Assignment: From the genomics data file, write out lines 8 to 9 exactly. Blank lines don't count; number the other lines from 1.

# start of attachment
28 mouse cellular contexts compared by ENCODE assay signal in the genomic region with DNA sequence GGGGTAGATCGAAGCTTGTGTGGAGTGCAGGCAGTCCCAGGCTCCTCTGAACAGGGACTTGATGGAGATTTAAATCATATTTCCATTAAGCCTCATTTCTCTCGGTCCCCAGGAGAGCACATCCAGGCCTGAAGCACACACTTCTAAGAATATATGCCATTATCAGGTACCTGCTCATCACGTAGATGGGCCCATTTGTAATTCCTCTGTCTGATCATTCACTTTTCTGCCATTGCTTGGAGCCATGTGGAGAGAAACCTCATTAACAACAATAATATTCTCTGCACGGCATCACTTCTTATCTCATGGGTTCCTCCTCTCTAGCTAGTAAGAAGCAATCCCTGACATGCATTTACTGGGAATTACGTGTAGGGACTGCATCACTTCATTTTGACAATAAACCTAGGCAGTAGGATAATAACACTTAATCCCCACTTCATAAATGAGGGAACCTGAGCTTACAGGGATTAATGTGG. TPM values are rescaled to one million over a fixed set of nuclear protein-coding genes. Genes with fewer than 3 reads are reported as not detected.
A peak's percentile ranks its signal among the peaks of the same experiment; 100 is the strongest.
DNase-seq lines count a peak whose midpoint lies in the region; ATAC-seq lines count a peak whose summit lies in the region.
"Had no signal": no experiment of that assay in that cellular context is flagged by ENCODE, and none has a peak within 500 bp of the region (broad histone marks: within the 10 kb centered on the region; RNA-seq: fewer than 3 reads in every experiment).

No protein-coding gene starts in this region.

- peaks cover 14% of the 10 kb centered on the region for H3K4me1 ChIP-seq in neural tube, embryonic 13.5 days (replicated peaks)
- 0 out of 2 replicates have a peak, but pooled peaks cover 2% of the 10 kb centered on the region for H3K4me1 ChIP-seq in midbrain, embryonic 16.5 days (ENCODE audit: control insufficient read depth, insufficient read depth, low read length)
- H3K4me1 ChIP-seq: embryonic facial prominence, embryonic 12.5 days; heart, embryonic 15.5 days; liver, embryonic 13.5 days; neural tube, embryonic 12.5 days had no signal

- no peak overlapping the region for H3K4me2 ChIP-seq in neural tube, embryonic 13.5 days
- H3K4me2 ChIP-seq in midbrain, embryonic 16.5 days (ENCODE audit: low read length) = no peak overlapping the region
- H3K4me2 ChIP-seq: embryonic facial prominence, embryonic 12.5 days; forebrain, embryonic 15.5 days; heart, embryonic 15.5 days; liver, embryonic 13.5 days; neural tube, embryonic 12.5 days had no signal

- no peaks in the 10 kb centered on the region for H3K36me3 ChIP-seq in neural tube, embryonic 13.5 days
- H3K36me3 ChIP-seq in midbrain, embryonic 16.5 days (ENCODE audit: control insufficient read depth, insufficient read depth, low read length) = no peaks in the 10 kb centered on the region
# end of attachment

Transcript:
- H3K4me1 ChIP-seq: embryonic facial prominence, embryonic 12.5 days; heart, embryonic 15.5 days; liver, embryonic 13.5 days; neural tube, embryonic 12.5 days had no signal

- no peak overlapping the region for H3K4me2 ChIP-seq in neural tube, embryonic 13.5 days